Grapevine Questions – Full Responses

This week the Grapevine – our local community and arts paper – gave all candidates an opportunity to respond to 4 questions. Respondents were limited to a total of approximately 200 words over four questions – a really tall order for me!. I understand space limitations given the number of possible submissions. On the other hand these are all very good and important questions that really do deserve more fleshing out than can be done within that word limit. So for those who would like more in depth commentary I added this link to my Grapevine submission. The text in bold are the Grapevine’s Questions, the text that follows are my responses – minus any word limit.

  1. The Valley’s unique and vibrant arts community has been hit particularly hard by the pandemic. What concrete steps will you take to support the recovery and growth of the arts economy in your municipality?

The requirements for social distancing under the Provincial State of Emergency will need to be lifted before broad recovery of this segment of our community can occur. While Zoom and Facebook fill a bit of a gap, connecting with people at a very personal level is an integral part of what makes the arts enjoyable, and financially viable. In the meantime, there are initiatives that can be started now that will contribute to the strengthening of this sector.

  1. Currently, Wolfville’s Strategic Partnership Program provides up to $5,000 annually for four years (before being reviewed). Groups such as Devour, Deep Roots, the Acadia Performing Arts Series, Randall House Museum are among current recipients. I support this program and would review this policy to assess whether the current upset amount is sufficient. Some of these programs have greater opportunity for revenue than do others. Some may realistically need more, or longer support. One size does not fit all. We need to think of these initiatives as providing services that are foundational to our Town. Not that the Town is helping the “arts” but that the arts are integral to making Wolfville the Town it is. I make this, and subsequent statements, fully aware that we have a very small tax base. We need to make funding decisions based on where the community at large wants the Town to head. To do that our residents and businesses need to fully understand the rationale and expectations of funding decisions.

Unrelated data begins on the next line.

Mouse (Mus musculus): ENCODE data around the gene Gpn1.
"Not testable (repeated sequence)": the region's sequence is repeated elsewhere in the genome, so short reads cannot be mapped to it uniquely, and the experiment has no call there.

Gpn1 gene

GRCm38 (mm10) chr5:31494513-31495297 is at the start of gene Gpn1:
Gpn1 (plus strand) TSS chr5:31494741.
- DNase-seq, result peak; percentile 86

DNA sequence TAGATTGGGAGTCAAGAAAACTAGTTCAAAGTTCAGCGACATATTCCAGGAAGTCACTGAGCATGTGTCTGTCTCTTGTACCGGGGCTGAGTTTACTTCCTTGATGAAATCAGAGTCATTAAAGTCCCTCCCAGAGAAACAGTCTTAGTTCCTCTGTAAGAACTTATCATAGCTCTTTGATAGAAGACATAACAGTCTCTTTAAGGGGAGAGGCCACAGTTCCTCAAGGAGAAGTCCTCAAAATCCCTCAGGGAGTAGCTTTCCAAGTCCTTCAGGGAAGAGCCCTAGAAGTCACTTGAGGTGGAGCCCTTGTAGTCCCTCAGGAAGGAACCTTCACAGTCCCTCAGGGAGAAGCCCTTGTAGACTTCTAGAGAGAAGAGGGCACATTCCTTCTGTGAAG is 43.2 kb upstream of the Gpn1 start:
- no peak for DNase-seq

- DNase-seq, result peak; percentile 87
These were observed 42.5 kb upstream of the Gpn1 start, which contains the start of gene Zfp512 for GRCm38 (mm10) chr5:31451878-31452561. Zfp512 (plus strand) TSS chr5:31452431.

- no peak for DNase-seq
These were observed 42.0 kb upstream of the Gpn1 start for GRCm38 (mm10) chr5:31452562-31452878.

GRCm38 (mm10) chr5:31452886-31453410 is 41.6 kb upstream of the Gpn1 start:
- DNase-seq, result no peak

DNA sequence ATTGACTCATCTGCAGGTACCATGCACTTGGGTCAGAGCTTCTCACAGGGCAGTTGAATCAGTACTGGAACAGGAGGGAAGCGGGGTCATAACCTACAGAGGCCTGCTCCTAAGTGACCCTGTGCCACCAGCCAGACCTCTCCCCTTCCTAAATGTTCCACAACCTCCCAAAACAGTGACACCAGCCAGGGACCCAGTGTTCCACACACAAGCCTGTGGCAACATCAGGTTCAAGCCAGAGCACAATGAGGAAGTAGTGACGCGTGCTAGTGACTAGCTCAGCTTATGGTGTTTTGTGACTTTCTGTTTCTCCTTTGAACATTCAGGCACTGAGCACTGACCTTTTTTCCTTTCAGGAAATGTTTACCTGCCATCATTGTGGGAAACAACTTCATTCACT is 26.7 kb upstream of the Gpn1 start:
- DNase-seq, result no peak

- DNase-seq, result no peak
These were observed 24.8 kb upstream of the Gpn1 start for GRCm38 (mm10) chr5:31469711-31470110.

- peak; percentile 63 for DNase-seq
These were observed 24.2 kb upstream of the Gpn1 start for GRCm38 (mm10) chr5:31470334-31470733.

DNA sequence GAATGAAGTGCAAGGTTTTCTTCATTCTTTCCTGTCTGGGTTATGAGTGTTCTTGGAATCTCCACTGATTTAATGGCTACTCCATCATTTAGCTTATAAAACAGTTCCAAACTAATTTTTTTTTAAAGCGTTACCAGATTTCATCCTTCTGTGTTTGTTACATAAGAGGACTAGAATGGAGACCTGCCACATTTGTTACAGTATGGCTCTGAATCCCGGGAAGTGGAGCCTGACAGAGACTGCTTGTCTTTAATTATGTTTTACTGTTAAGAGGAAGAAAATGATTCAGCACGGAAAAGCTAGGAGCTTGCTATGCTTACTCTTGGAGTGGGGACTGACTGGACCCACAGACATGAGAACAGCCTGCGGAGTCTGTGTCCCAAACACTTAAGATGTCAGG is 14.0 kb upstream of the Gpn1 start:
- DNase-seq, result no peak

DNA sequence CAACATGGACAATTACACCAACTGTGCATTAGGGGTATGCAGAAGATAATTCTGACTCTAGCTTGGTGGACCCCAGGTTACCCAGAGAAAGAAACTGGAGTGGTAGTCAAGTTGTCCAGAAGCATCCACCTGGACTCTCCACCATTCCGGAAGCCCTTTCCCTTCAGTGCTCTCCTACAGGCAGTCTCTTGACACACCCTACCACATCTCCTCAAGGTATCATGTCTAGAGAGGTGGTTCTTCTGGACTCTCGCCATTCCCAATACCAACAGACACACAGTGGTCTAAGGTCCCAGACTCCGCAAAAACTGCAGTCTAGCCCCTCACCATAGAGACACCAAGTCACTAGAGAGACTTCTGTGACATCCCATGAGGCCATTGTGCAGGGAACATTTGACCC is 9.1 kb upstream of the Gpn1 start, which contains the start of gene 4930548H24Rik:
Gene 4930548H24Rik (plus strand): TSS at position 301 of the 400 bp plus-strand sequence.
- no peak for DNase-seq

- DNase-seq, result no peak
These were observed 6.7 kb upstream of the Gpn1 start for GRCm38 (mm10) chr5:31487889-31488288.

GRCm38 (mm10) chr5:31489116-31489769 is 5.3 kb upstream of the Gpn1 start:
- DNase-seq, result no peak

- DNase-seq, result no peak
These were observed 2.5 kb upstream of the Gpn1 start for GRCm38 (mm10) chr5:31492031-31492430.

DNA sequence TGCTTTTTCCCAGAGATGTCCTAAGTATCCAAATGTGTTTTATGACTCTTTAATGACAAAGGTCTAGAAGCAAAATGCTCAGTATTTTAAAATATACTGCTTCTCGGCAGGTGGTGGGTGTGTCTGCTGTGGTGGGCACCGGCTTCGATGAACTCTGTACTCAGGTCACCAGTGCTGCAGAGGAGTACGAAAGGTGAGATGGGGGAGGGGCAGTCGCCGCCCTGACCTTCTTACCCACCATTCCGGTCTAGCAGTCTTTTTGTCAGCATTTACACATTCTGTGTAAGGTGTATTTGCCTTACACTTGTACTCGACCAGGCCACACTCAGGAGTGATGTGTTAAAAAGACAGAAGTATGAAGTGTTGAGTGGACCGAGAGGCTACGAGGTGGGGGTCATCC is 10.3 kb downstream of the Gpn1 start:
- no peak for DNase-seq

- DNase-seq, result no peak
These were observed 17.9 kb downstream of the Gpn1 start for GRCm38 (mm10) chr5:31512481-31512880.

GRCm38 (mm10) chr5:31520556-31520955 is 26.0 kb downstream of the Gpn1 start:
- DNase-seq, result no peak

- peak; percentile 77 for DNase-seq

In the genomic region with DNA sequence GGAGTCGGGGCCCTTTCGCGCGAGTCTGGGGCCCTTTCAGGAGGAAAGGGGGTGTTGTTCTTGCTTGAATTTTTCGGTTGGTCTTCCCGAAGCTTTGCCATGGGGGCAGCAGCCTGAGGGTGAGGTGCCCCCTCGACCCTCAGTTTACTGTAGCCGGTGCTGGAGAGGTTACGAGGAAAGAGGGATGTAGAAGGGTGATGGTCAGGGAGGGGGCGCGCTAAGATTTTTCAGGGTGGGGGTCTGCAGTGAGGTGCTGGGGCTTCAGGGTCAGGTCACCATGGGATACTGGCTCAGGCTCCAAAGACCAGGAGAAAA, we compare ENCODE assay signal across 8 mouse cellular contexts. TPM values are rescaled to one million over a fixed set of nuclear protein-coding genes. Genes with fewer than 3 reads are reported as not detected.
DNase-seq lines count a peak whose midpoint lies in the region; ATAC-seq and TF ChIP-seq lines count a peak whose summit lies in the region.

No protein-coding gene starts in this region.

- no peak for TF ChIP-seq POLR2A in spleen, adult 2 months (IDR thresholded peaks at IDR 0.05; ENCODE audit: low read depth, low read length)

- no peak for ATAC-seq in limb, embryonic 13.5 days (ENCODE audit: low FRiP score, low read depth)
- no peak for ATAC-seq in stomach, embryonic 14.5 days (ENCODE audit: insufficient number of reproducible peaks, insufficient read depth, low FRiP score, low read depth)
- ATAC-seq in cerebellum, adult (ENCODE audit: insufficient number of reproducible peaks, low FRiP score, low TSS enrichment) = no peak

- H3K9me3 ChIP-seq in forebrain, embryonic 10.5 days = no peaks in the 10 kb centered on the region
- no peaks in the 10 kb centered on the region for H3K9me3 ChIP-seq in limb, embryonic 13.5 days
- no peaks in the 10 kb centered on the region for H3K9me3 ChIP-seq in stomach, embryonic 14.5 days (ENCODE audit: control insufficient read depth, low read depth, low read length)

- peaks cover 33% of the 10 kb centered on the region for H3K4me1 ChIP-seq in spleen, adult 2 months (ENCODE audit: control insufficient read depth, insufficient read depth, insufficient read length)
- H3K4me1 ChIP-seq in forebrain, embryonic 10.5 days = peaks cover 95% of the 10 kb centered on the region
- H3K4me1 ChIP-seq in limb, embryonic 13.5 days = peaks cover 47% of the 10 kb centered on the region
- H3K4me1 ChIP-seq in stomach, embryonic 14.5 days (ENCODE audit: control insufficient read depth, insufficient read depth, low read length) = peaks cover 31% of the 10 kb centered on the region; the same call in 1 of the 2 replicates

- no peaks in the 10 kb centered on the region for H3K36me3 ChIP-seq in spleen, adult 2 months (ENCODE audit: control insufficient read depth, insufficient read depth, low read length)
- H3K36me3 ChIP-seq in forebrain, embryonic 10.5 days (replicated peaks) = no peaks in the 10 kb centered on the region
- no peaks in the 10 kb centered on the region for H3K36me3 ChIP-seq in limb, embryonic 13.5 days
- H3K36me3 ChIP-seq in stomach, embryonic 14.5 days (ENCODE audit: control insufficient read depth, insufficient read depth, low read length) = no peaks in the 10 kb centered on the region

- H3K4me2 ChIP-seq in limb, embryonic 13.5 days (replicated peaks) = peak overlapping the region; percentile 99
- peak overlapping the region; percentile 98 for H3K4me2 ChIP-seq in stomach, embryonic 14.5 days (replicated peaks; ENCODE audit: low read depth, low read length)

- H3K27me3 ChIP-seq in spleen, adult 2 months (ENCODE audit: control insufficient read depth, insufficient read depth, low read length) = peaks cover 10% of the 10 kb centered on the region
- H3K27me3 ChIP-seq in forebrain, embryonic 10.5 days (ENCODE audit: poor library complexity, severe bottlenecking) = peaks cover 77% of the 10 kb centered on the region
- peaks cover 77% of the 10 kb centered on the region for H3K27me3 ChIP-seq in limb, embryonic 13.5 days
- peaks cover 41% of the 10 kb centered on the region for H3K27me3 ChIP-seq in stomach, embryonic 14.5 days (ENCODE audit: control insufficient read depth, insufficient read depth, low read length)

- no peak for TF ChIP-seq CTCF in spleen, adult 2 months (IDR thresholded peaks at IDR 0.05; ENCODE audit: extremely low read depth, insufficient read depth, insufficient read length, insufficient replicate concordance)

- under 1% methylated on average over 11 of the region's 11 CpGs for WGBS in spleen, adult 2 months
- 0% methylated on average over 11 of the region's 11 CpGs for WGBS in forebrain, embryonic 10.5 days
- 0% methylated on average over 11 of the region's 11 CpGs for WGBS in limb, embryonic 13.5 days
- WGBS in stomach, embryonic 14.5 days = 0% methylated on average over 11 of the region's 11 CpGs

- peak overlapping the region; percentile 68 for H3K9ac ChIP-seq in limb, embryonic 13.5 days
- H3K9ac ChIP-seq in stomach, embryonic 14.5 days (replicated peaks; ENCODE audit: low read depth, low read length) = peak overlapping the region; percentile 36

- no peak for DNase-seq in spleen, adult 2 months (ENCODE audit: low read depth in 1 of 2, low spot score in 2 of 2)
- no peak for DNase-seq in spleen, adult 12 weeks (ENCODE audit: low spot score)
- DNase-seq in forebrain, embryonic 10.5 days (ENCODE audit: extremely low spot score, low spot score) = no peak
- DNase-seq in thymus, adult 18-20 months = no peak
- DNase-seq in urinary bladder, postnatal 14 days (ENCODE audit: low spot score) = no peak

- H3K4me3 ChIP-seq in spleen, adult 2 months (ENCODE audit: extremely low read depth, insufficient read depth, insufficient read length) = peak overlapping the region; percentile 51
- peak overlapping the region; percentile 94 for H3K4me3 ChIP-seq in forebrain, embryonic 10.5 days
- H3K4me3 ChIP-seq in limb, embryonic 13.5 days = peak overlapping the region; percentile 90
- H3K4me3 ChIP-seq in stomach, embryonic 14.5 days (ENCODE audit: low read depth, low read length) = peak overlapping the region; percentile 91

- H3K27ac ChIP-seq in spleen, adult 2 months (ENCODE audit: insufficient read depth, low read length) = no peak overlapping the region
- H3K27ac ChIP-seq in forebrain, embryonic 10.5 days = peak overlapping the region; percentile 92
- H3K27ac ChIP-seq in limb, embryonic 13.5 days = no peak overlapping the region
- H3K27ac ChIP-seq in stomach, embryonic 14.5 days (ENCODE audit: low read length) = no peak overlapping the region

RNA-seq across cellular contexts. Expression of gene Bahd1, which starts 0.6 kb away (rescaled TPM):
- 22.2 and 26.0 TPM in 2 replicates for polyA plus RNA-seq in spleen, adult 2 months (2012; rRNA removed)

2. Secondly, we need to look at access to facilities that are Acadia facilities. Without question Wolfville and area benefit from access to University facilities – whether the ATF or the aquatic centre. Wolfville provide some funding toward their use and upkeep but less than if these were municipal facilities. This is a community discussion as much as it is a council discussion. The current pandemic brought our dependence on facilities that are not the Town’s into clear focus. We need to decide as a Town how important these facilities are to the Town and the region, relative to other things on which we spend tax dollars. As a planning consultant I have worked with most of the regions around Nova Scotia to assess municipal need and support for recreation, arts, and library facilities. Ours is one of the few areas where this assessment was not undertaken, in part due to the availability of Acadia. These facilities are not spaces Wolfville can afford on its own. We need to decide as a community how important it is that we have secure access to these facilities and, if it is important to our future, how and with whom, we will secure that access.